P7100109Adoptive parents often refer to themselves as vetted.

When I was riding, the term referred to giving a horse a thorough check-up prior to purchase. Paperwork was filled out by the vet and signed and notarized. Buying a horse was a lot of outlay, so full and accurate disclosure was necessary.

When in the adoption process I felt like my horses, every aspect and orifice of my life and body were examined. Evaluated. In addition to being cleared at the local, state, and federal levels, I was subject to physical and psychological testing and the home study. Others were asked to weigh in with their opinion of my character and fitness as a mother.

It was unnerving, but I was more than willing to do it to bring my child home to me. The fact that I had one, then two, and then three children didn’t have any impact on the procedures and red tape. I (and my husband) was required to go through them each time. More paperwork was added (and more exists today).

Adoptive parents go though a lot. Yep…

So what?

Well, the “so what” is that I didn’t have to be vetted prior to becoming pregnant and giving birth.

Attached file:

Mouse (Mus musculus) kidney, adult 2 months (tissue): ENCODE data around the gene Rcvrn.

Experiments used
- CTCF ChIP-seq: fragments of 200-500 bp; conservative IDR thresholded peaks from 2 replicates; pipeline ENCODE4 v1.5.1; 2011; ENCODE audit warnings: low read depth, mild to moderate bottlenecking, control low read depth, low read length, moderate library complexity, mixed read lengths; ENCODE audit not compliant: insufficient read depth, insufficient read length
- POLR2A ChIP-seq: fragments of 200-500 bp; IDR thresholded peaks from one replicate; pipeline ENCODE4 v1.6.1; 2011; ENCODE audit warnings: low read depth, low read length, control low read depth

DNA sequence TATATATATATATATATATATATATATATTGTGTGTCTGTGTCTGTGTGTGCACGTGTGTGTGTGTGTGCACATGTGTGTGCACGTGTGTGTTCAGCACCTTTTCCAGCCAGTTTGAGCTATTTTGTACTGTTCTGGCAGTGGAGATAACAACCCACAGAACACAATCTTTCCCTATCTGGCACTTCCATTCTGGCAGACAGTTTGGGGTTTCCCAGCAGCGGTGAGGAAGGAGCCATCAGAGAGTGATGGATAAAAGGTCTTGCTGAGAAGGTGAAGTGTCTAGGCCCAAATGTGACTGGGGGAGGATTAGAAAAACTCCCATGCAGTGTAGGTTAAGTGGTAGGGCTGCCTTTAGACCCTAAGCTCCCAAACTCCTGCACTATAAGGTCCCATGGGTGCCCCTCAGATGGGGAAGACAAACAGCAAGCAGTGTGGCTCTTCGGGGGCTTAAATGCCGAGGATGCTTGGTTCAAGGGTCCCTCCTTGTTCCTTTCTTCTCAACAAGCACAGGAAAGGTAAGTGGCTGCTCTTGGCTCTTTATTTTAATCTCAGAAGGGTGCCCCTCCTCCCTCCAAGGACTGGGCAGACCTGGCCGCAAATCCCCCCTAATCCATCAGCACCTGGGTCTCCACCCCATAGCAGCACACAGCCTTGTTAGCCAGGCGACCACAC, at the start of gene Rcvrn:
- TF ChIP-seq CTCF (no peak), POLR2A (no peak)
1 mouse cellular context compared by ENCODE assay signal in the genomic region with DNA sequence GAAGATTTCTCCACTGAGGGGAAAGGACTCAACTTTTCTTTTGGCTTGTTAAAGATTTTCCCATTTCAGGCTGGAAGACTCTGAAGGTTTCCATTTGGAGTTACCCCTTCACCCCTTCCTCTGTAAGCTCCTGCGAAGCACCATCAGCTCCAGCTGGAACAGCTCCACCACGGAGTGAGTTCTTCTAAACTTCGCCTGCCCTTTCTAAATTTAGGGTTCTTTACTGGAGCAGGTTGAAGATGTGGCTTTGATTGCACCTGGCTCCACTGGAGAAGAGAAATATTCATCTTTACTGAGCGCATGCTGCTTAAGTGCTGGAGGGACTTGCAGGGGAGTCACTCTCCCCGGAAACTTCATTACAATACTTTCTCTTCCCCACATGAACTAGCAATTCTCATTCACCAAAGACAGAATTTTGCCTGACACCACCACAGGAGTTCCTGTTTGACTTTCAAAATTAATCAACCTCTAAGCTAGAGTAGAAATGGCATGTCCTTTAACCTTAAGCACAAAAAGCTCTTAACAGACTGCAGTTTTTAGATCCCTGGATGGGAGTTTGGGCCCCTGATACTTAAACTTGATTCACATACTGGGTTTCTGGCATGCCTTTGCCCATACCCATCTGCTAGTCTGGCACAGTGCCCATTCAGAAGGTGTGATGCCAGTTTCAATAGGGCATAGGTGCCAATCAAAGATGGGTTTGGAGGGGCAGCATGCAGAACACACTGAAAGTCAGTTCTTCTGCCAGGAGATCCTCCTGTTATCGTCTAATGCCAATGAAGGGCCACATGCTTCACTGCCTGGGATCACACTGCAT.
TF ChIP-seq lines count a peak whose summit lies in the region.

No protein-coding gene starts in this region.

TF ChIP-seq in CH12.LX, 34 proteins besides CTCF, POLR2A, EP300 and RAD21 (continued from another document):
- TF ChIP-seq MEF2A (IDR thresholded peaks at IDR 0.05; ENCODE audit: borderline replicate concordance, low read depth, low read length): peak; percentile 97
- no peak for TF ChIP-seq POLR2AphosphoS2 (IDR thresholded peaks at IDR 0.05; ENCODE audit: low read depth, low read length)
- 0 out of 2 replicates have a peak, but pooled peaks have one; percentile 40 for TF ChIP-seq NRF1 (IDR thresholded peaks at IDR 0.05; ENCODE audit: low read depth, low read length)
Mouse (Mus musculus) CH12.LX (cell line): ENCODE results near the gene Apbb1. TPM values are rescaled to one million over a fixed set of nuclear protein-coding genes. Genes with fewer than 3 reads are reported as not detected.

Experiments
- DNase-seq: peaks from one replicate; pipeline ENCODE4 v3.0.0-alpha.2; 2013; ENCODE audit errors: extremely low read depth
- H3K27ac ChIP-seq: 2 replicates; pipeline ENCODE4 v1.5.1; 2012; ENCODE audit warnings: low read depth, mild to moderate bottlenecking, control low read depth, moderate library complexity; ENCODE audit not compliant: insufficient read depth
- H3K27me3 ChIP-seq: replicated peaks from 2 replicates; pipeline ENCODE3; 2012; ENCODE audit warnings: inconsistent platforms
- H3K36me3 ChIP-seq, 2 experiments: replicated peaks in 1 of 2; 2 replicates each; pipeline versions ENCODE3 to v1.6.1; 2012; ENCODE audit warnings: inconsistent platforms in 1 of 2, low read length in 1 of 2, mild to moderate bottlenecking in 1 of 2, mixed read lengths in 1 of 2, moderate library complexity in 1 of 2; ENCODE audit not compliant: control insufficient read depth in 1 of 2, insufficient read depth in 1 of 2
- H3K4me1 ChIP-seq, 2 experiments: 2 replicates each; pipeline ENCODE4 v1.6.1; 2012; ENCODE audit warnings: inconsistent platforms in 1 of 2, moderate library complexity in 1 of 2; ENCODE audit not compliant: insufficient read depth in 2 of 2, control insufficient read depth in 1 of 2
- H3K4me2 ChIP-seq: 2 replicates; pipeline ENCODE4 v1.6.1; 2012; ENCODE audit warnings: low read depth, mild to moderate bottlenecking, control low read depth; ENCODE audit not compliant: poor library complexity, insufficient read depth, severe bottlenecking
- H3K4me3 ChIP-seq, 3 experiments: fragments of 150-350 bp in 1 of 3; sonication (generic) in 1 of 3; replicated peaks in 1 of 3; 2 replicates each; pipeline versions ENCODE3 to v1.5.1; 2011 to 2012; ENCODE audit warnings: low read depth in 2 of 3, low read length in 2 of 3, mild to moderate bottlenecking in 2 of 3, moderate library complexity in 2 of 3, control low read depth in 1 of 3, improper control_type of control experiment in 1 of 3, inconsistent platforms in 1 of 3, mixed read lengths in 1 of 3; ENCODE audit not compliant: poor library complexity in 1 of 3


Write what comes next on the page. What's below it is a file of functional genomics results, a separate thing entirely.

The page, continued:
Yes, but you were adopting a child – a child born to someone else. Someone else.

True. But, that child was available for adoption. And my heart and arms were open.

That child became my child. Mine.

Would you do it again?

In less than a heartbeat…



Filed under Adoption Process, Adoptive Mom's Perspective, Parenting

4 responses to “Vetted

  1. Amen. I’d do it again too….in some ways ,it seems like so many hoops, in other ways, I think, “Really, that’s it???” I do this, and I can bring home a child–really?!?! For our second homestudy, I honestly don’t remember doing much more than clearing off a space on the couch for the SW to sit!!!

  2. Thanks for de-lurking ; ).

    I was very worried about our first home study. I worried about everything and lost so much sleep over it. But it all was just fine. And our social worker was a peach (we used her each time and it was easier because we had an established relationship).

    I will say this: she could have eaten off my floors the first time and by the third adoption, I just swept them.

    Believe. You will be good enough.

  3. I thought I would de-lurk and say hello. I stumbled onto your blog awhile back. My husband and I are contemplating adoption, and I can’t tell you how helpful it has been to read your family’s story and your honest thoughts.

    As we start to think about all of the details, just the idea of the vetting process is scary. Even though we don’t have any secrets, it makes me wonder, “will they think we’re good enough?”

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